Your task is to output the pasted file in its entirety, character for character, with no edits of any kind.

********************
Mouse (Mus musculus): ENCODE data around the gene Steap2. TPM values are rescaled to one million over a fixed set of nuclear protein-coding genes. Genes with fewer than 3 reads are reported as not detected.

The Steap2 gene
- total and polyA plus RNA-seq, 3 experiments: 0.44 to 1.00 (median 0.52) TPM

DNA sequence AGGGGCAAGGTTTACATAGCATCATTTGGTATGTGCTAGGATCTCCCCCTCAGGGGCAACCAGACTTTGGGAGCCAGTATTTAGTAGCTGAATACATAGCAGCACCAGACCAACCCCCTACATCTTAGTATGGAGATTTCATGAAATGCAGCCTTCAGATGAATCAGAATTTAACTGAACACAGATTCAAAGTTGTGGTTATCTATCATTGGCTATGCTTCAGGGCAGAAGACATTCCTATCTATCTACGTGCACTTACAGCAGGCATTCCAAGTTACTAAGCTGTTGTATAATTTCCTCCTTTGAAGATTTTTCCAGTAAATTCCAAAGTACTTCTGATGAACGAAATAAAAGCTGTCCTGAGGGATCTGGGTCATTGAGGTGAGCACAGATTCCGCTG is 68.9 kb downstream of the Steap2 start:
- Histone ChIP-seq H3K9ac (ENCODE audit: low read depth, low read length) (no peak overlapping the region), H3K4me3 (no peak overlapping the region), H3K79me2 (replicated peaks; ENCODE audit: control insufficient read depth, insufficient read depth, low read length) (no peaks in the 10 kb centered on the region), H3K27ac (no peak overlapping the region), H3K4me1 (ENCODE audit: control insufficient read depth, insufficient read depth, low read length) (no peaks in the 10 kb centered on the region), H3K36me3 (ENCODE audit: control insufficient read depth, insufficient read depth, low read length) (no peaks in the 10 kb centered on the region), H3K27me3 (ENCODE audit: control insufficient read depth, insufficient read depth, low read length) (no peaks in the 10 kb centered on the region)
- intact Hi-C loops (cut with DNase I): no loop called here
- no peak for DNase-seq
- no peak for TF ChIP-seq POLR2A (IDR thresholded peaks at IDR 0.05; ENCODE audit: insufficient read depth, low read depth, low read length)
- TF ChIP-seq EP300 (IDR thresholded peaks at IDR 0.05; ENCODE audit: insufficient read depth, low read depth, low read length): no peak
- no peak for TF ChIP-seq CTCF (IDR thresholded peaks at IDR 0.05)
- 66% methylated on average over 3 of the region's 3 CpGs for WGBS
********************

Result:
Mouse (Mus musculus): ENCODE data around the gene Steap2. TPM values are rescaled to one million over a fixed set of nuclear protein-coding genes. Genes with fewer than 3 reads are reported as not detected.

The Steap2 gene
- total and polyA plus RNA-seq, 3 experiments: 0.44 to 1.00 (median 0.52) TPM

DNA sequence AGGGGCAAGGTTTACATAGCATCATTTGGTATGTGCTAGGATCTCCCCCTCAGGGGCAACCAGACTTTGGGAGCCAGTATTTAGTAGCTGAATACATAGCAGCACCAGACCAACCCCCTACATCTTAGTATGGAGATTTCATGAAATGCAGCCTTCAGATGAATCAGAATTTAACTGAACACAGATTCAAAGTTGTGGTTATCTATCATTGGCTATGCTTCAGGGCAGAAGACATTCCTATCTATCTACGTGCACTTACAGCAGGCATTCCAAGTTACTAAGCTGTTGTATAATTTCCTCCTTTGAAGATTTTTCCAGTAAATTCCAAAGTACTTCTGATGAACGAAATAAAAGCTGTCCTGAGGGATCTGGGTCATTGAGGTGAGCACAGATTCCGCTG is 68.9 kb downstream of the Steap2 start:
- Histone ChIP-seq H3K9ac (ENCODE audit: low read depth, low read length) (no peak overlapping the region), H3K4me3 (no peak overlapping the region), H3K79me2 (replicated peaks; ENCODE audit: control insufficient read depth, insufficient read depth, low read length) (no peaks in the 10 kb centered on the region), H3K27ac (no peak overlapping the region), H3K4me1 (ENCODE audit: control insufficient read depth, insufficient read depth, low read length) (no peaks in the 10 kb centered on the region), H3K36me3 (ENCODE audit: control insufficient read depth, insufficient read depth, low read length) (no peaks in the 10 kb centered on the region), H3K27me3 (ENCODE audit: control insufficient read depth, insufficient read depth, low read length) (no peaks in the 10 kb centered on the region)
- intact Hi-C loops (cut with DNase I): no loop called here
- no peak for DNase-seq
- no peak for TF ChIP-seq POLR2A (IDR thresholded peaks at IDR 0.05; ENCODE audit: insufficient read depth, low read depth, low read length)
- TF ChIP-seq EP300 (IDR thresholded peaks at IDR 0.05; ENCODE audit: insufficient read depth, low read depth, low read length): no peak
- no peak for TF ChIP-seq CTCF (IDR thresholded peaks at IDR 0.05)
- 66% methylated on average over 3 of the region's 3 CpGs for WGBS